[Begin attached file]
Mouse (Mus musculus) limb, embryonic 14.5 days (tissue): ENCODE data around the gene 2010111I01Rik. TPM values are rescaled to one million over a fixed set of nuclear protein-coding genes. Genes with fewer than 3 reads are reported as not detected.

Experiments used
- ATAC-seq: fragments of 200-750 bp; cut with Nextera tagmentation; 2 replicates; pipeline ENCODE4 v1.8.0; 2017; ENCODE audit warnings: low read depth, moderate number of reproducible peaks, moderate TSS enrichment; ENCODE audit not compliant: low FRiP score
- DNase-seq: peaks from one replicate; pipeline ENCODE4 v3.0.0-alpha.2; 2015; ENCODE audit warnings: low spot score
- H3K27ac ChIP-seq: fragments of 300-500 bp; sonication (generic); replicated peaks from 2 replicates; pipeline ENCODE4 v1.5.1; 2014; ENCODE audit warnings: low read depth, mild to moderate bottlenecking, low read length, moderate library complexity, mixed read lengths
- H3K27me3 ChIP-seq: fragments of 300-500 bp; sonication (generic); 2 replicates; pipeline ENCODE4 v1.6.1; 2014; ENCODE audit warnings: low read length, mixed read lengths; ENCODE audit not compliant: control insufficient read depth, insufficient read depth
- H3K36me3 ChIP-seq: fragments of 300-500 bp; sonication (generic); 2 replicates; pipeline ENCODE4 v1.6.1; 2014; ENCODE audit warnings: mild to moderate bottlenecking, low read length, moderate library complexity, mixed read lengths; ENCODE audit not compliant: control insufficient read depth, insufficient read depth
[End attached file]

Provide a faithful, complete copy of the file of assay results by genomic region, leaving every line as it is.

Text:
Mouse (Mus musculus) limb, embryonic 14.5 days (tissue): ENCODE data around the gene 2010111I01Rik. TPM values are rescaled to one million over a fixed set of nuclear protein-coding genes. Genes with fewer than 3 reads are reported as not detected.

Experiments used
- ATAC-seq: fragments of 200-750 bp; cut with Nextera tagmentation; 2 replicates; pipeline ENCODE4 v1.8.0; 2017; ENCODE audit warnings: low read depth, moderate number of reproducible peaks, moderate TSS enrichment; ENCODE audit not compliant: low FRiP score
- DNase-seq: peaks from one replicate; pipeline ENCODE4 v3.0.0-alpha.2; 2015; ENCODE audit warnings: low spot score
- H3K27ac ChIP-seq: fragments of 300-500 bp; sonication (generic); replicated peaks from 2 replicates; pipeline ENCODE4 v1.5.1; 2014; ENCODE audit warnings: low read depth, mild to moderate bottlenecking, low read length, moderate library complexity, mixed read lengths
- H3K27me3 ChIP-seq: fragments of 300-500 bp; sonication (generic); 2 replicates; pipeline ENCODE4 v1.6.1; 2014; ENCODE audit warnings: low read length, mixed read lengths; ENCODE audit not compliant: control insufficient read depth, insufficient read depth
- H3K36me3 ChIP-seq: fragments of 300-500 bp; sonication (generic); 2 replicates; pipeline ENCODE4 v1.6.1; 2014; ENCODE audit warnings: mild to moderate bottlenecking, low read length, moderate library complexity, mixed read lengths; ENCODE audit not compliant: control insufficient read depth, insufficient read depth